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Friday, December 03, 2021

Explained: July 2019 was the hottest ever month on record; what now?

July 2019 matched, and possibly broke, the record for the hottest month since analysis began.

By: Express News Service | New Delhi |
Updated: August 12, 2019 8:23:45 am
europe heatwave, europe weather, antonio guterres, united nations, united nations secretary general, un secretary general, world meteorological department, europe heatwave, europe weather, world news, Indian Express July 2019 was close to 1.2°C above the pre-industrial level.

This month, the World Meteorological Organization (WMO) announced that July 2019 matched, and possibly broke, the record for the hottest month since analysis began.

Trends: The finding emerged from analysis of new data from the WMO and the Copernicus Climate Change Programme, run by the European Centre for Medium-Range Weather Forecasts. The previous warmest month on record was July 2016, and July 2019 was at least on par with it.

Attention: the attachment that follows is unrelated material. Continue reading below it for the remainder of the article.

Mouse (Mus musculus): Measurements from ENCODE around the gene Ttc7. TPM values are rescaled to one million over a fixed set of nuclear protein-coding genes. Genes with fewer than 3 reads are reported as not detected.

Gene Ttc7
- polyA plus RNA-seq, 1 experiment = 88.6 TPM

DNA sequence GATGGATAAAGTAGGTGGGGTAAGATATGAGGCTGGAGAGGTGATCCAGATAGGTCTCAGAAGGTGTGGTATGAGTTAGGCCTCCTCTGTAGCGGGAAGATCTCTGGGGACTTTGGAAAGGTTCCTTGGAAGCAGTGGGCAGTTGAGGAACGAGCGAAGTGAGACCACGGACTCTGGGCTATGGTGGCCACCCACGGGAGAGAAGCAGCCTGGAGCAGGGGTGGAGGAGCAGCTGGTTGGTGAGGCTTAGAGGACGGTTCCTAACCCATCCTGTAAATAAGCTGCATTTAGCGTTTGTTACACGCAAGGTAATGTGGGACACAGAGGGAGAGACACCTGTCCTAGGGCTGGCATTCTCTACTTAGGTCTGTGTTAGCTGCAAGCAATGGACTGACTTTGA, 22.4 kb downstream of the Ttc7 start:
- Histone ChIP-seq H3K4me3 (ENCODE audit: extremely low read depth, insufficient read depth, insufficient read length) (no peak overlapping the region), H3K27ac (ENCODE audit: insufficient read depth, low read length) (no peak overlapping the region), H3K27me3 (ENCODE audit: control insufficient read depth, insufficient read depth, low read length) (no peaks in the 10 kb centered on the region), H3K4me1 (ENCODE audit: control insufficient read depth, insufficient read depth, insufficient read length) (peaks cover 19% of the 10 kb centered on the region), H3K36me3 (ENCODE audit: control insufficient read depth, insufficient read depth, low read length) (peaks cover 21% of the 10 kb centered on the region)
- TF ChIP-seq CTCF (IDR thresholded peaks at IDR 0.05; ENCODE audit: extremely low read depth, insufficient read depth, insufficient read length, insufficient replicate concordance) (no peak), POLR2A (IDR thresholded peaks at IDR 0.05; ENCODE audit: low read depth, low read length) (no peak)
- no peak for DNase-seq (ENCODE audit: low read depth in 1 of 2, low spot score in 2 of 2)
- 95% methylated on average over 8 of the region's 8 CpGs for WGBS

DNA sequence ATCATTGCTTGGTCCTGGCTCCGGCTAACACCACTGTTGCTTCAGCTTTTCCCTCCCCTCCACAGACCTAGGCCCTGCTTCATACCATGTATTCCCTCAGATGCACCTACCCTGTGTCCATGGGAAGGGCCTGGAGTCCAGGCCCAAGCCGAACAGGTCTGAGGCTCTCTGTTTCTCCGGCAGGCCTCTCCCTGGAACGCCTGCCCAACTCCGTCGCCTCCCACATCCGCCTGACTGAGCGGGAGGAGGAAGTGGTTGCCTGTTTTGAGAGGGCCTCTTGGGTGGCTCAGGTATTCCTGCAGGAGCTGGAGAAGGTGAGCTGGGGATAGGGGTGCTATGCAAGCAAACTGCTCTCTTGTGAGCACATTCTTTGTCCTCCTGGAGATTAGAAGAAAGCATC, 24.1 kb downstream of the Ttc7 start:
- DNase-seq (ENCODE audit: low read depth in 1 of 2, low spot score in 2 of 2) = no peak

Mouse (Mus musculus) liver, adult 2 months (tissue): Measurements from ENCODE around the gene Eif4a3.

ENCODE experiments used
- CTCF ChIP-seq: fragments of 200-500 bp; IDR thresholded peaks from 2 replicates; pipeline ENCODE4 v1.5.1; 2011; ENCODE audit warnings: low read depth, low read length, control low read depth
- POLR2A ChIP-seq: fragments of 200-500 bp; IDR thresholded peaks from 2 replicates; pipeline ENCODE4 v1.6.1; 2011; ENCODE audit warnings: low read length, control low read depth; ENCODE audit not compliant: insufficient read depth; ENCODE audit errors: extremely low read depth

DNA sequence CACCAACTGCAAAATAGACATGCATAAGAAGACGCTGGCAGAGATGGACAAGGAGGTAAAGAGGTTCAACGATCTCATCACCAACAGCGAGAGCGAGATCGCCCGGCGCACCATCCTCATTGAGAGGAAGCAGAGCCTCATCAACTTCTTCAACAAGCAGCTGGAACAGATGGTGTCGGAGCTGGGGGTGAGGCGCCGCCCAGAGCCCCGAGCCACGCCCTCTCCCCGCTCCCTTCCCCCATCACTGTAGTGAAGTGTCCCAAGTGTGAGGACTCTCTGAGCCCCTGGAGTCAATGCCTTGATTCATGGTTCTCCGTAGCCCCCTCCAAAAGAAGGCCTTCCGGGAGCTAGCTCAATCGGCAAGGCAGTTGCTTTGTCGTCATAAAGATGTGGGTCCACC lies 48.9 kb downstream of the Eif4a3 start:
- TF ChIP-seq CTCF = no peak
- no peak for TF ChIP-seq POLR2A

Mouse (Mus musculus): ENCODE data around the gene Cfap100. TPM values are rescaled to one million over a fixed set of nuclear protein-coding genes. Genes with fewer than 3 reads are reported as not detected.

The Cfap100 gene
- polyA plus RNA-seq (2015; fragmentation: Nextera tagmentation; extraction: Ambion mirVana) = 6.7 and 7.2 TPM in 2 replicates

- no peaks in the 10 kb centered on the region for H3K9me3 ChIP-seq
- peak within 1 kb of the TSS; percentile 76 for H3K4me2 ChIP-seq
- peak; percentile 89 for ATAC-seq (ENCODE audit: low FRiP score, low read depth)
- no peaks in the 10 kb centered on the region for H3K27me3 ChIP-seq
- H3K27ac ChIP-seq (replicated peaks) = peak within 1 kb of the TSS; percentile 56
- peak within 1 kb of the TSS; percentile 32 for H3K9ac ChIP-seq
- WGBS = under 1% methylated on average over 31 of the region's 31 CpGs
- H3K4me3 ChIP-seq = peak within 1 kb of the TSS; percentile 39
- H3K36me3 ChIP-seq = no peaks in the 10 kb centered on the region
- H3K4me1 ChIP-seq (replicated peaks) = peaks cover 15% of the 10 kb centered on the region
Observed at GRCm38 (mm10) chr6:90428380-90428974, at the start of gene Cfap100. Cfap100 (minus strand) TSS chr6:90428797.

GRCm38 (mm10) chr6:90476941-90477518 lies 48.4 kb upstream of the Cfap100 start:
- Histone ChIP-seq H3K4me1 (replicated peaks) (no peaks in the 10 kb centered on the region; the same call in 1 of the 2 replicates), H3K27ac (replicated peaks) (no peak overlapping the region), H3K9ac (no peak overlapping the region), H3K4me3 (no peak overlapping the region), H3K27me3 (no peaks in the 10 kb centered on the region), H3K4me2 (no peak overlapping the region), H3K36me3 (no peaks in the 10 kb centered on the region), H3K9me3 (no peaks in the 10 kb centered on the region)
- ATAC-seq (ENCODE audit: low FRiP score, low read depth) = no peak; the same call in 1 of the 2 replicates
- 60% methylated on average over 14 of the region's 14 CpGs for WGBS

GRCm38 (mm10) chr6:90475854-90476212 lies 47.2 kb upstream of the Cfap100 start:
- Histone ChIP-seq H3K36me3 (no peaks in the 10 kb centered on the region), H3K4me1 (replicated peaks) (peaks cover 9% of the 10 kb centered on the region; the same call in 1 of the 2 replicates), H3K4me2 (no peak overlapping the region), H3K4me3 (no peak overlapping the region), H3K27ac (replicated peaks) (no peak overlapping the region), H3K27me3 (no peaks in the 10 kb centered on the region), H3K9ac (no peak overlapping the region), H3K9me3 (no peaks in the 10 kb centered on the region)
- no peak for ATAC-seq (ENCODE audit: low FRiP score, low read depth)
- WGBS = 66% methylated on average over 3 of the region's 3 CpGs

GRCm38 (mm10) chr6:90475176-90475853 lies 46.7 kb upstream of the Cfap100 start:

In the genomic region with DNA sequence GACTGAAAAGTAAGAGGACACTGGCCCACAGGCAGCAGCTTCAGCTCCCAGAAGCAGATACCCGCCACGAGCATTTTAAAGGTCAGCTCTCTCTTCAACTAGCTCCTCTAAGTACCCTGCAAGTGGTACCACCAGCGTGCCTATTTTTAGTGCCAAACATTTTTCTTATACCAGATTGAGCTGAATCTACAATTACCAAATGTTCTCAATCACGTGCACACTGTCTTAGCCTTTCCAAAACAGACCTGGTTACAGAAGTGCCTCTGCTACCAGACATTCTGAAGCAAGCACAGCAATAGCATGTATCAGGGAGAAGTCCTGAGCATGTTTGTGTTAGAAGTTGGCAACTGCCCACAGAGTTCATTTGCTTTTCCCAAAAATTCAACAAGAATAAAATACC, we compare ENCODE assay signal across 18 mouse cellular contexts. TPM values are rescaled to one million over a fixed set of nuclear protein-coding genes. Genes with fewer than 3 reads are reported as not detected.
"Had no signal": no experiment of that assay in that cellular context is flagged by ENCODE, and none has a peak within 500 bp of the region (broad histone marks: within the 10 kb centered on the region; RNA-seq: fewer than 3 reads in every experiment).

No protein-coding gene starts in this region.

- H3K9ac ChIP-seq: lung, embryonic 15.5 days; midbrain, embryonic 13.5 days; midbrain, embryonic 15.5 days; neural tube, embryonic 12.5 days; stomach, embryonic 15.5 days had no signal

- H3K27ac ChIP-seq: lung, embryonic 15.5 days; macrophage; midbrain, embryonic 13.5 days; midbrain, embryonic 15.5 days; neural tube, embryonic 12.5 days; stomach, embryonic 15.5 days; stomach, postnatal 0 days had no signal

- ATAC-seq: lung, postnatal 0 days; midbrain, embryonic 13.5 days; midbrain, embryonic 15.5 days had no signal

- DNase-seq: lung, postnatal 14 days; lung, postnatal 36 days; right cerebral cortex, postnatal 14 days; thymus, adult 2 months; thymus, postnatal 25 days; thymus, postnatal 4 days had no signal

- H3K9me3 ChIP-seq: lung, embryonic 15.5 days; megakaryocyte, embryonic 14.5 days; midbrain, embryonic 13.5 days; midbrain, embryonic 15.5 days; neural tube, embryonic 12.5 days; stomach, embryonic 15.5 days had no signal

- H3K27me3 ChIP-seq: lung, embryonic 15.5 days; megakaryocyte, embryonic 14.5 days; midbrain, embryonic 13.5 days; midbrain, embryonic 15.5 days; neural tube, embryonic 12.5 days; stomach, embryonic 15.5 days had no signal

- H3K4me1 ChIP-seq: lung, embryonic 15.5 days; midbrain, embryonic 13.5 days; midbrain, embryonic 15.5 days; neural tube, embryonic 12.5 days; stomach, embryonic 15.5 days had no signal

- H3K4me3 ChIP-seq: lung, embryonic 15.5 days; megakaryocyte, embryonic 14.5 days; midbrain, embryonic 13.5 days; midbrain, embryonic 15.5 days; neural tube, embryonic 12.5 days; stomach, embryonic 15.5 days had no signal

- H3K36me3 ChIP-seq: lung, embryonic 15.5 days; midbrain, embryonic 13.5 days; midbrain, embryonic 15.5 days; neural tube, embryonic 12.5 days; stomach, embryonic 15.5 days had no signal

Every month in 2019 has ranked among the four warmest for the month in question, and June was the warmest June ever recorded, the Copernicus Programme said in a statement. July 2019 was close to 1.2°C above the pre-industrial level. The Paris Agreement set specific ‘temperature targets’ with a goal to keep the increase in global average temperature to well below 2°C above pre-industrial levels; and to aim to limit the increase to 1.5°C.

Why it’s a concern: Exceptional heat has been observed across the globe in recent weeks, with several European countries recording temperature highs. “The extraordinary heat was accompanied by dramatic ice melt in Greenland, in the Arctic and on European glaciers. Unprecedented wildfires raged in the Arctic for the second consecutive month, devastating once pristine forests which used to absorb carbon dioxide and instead turning them into fiery sources of greenhouse gases. This is not science fiction. It is the reality of climate change. It is happening now and it will worsen in the future without urgent climate action,” WMO Secretary-General Petteri Taalas said in a statement.

The statement quoted UN Secretary-General António Guterres as saying: “This year alone, we have seen temperature records shattered from New Delhi to Anchorage, from Paris to Santiago, from Adelaide and to the Arctic Circle. If we do not take action on climate change now, these extreme weather events are just the tip of the iceberg. And, indeed, the iceberg is also rapidly melting.”

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